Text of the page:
- Personal liberation from the “system” (letting go of dualistic judging and opening to nondual thinking)
- Spiritual liberation for the Divine (some form of letting go happens between each stage of spiritual growth)
- Liberation for infinite mystery (the mystery that what looks like falling is in fact rising), which is really liberation for love.
As you have often heard me say, if you do not transform your pain, you will most assuredly transmit it. Healthy religion on the practical level tells us what to do with our pain—because we will have pain. We can’t avoid it; it’s part of life. If we’re not trained in letting go of it, transforming it, turning crucifixion into resurrection, so to speak, we’ll hand it off to our family, to our children, to our neighborhood, to our nation.
The art of letting go is really the art of survival. We have to let go so that as we age, we can be happy. Yes, we’ve been hurt. Yes, we’ve been talked about and betrayed by friends. Yes, our lives didn’t work out the way we thought they would. Letting go helps us fall into a deeper and broader level at which we can always say “Yes.” We can always say, “It’s okay, it’s all right.” We know what lasts. We know who we are. And we know we do not want to pass our pain on to our children or the next generation. We want to somehow pass on life.
This means that the real life has started now. It’s Heaven all the way to Heaven and it’s Hell all the way to Hell. We are in Heaven now by falling, by letting go, and by trusting and surrendering to this deeper, broader, and better reality that is already available to us. We’re in Hell now by wrapping ourselves around our hurts, by over-identifying with and attaching ourselves to our fears, so much so that they become our very identity. Any chosen state of victimhood is an utter dead end. Once you make that your narrative, it never stops gathering evidence about how you have been wronged by life, by others, and even by God.
Maybe this is why scholars have said two-thirds of the teaching of Jesus is, in one form or another, about forgiveness. Forgiveness is simply the religious word for letting go. Eventually, it feels like forgiving Reality Itself for being what it is.
Adapted from Richard Rohr, The Art of Letting Go: Living the Wisdom of Saint Francis, discs 3 and 6 (Sounds True: 2010), CD; and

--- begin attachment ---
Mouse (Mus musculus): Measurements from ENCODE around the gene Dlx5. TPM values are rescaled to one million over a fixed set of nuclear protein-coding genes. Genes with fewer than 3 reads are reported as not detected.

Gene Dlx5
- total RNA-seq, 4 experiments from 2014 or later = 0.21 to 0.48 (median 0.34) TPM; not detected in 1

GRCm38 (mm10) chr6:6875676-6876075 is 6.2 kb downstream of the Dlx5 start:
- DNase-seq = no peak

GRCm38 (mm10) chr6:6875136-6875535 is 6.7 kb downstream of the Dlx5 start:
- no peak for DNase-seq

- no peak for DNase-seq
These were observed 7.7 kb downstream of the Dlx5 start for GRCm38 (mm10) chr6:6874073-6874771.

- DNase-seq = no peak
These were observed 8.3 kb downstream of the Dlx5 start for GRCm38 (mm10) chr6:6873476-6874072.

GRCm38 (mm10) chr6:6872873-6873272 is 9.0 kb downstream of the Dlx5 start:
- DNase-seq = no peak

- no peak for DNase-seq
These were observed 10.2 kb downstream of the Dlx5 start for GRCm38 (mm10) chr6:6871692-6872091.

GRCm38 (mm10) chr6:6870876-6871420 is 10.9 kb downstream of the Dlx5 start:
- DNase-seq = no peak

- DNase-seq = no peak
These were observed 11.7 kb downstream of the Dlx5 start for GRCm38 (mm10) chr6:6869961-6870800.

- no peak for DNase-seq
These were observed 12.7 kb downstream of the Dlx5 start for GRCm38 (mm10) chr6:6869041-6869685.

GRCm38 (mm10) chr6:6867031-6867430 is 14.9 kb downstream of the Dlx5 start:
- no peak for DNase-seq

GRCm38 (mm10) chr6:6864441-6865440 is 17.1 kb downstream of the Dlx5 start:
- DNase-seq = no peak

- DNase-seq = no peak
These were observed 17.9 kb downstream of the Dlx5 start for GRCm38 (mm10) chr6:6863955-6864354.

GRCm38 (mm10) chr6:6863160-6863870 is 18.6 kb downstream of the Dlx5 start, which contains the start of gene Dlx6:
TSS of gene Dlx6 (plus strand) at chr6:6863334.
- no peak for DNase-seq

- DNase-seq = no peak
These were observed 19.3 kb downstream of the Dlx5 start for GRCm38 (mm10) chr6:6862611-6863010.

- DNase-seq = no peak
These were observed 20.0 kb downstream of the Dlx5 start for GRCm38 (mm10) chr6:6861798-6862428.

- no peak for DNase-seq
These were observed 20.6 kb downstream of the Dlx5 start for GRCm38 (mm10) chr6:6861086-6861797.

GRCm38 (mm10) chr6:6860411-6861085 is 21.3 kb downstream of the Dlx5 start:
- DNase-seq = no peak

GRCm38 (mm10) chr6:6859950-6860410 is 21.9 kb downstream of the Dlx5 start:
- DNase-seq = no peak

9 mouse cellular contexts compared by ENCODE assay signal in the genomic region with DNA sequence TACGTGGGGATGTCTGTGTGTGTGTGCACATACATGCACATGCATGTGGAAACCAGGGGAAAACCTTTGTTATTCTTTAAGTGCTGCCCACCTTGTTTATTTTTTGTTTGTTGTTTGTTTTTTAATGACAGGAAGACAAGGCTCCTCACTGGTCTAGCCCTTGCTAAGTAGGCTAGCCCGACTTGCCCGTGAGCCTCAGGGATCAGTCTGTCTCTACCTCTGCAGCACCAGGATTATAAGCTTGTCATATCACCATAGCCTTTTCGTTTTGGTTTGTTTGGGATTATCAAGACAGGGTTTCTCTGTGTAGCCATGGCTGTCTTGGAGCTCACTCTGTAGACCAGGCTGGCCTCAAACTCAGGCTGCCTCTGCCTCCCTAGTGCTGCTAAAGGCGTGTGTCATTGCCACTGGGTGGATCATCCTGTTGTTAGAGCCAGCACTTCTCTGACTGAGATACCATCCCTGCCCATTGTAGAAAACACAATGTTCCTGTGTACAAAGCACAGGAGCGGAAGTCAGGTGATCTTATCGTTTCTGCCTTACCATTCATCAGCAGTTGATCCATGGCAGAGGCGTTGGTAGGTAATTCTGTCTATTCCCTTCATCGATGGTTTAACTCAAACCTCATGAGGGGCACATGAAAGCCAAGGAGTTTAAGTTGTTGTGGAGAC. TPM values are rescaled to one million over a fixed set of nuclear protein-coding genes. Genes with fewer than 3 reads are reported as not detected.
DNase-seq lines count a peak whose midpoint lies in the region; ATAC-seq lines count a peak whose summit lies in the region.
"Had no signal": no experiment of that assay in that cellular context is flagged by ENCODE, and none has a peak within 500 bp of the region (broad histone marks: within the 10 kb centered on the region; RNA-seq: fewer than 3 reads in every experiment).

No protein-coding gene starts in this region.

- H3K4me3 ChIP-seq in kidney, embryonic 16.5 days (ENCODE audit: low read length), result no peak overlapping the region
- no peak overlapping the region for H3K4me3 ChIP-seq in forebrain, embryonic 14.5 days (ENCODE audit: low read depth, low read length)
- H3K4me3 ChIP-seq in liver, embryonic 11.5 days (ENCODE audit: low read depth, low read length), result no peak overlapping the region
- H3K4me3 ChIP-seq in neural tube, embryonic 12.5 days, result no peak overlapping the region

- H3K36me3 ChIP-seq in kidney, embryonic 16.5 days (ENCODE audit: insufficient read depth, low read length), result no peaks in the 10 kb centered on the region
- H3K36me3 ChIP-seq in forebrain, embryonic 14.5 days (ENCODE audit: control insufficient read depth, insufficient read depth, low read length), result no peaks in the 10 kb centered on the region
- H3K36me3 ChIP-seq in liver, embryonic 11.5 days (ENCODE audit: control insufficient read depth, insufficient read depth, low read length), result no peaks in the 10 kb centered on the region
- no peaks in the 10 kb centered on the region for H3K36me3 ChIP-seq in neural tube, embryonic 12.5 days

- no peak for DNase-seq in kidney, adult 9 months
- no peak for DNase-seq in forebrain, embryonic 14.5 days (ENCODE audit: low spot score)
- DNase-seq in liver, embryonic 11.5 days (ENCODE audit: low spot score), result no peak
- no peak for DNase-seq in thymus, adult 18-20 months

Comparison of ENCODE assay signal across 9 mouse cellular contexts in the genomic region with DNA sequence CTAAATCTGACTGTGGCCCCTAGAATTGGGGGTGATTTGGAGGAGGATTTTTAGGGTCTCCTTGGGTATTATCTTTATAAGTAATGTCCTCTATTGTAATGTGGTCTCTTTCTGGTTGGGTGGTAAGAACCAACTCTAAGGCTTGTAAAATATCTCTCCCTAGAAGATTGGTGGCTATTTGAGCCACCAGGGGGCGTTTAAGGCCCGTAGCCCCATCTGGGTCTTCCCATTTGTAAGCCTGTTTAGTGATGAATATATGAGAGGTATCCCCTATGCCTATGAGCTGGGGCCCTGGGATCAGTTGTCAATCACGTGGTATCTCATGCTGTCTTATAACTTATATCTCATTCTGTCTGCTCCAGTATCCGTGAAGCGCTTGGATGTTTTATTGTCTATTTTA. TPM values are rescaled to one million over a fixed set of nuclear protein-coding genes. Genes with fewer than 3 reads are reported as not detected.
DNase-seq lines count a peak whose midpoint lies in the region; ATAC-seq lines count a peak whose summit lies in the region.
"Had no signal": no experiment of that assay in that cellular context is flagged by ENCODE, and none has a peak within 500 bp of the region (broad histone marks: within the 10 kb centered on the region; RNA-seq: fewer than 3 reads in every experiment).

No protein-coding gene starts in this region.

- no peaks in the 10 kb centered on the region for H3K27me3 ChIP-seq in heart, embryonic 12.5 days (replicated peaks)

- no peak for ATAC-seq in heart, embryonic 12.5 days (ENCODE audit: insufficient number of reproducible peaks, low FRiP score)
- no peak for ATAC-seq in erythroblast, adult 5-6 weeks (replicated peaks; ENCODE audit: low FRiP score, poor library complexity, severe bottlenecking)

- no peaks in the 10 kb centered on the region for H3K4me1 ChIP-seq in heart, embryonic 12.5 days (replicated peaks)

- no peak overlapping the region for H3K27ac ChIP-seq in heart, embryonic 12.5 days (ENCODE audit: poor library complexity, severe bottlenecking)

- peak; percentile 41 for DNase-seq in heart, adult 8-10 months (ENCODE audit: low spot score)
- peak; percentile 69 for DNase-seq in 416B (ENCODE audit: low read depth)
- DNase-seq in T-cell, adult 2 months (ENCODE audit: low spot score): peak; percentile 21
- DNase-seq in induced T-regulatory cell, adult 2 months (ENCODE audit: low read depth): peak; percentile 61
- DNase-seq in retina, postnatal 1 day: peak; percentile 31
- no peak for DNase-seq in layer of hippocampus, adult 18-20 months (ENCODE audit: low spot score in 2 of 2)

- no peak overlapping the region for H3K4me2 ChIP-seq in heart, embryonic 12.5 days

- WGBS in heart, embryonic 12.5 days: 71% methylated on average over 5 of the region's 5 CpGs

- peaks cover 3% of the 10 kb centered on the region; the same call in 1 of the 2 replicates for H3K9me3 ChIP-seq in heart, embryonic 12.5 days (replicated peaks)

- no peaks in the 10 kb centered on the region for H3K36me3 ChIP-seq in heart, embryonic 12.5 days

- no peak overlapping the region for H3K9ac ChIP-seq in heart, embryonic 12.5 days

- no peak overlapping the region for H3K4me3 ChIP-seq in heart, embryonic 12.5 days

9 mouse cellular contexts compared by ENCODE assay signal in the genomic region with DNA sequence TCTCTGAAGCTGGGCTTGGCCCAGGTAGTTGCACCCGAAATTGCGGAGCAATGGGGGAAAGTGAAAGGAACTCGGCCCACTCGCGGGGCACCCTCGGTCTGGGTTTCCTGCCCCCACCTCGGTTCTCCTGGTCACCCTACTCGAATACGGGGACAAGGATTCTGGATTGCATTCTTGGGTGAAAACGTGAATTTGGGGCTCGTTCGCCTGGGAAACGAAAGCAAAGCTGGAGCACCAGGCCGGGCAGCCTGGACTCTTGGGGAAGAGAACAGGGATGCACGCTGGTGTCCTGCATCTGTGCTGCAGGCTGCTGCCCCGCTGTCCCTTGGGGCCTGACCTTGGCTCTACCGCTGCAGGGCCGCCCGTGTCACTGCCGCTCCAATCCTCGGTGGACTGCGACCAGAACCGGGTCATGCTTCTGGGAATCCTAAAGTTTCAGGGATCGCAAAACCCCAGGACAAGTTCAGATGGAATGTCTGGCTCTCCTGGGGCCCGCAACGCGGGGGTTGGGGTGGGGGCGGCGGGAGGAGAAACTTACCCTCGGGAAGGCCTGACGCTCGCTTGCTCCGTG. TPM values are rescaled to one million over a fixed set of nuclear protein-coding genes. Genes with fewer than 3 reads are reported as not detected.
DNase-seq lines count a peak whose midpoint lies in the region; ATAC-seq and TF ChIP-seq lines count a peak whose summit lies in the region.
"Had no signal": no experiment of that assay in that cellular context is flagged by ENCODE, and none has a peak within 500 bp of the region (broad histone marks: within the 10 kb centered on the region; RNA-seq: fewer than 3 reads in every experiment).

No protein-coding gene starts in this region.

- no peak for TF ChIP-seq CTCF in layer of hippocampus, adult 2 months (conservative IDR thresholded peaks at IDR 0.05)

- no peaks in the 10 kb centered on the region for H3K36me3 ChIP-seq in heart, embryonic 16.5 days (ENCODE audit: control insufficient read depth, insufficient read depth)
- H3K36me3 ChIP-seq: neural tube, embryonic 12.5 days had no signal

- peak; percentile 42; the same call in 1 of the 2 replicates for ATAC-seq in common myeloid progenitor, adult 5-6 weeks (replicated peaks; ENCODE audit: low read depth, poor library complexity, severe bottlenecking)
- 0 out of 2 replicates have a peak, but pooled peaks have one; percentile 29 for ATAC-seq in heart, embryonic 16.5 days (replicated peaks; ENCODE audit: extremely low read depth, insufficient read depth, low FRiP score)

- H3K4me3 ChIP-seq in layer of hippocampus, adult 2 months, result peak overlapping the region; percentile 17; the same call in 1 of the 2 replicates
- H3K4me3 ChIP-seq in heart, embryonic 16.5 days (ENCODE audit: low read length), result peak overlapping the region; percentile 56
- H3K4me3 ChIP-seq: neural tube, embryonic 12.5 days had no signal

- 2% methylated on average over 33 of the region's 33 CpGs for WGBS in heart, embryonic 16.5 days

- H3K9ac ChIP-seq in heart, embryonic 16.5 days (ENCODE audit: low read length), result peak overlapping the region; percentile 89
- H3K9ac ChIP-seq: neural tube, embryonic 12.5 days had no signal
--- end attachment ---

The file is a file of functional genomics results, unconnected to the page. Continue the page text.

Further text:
Letting Go: A Spirituality of Subtraction, disc 1 (Franciscan Media: 1987, 2005), downloadable audiobook.
Close the time of prayer with the Our Father
Our Father, who art in heaven,
hallowed be thy name;
thy kingdom come,
thy will be done
on earth as it is in heaven.
Give us this day our daily bread,
and forgive us our trespasses,
as we forgive those who trespass against us;
and lead us not into temptation,
but deliver us from evil.
Take a moment now to bring to mind those you want to share peace with, family, friends, those where your relationship is broken.
Deliver us, Lord, we pray, from every evil,
graciously grant peace in our days,
that, by the help of your mercy,
we may be always free from sin
and safe from all distress,
as we await the blessed hope
and the coming of our Saviour, Jesus Christ. Amen
You can sign up for Richard’s daily reflections on the website of the Centre for Action and Contemplation (CAC) – by clicking here.
Fr. Kieran O’Mahony offers a scriptural analysis on the Readings in Written or on Video
The Spirit of God is seeking to create a newness in our lives, that calls us to a fresh wholeness that requires much letting go of what we have known, and co-creating with God an undreamt-of future for our church, for our world and for ourselves. This does not mean forgetting the past, which has brought us to the present.
The Gospel life is about a new future in God. In an incarnational, evolutionary universe nothing is complete and God is still creating. We are a central part of this creation which is happening in our midst.
For an expanded and helpful discussion on liberation from our biases, listen to the newest CAC podcast Learning How to See with Brian McLaren, Jacqui Lewis, and Richard Rohr.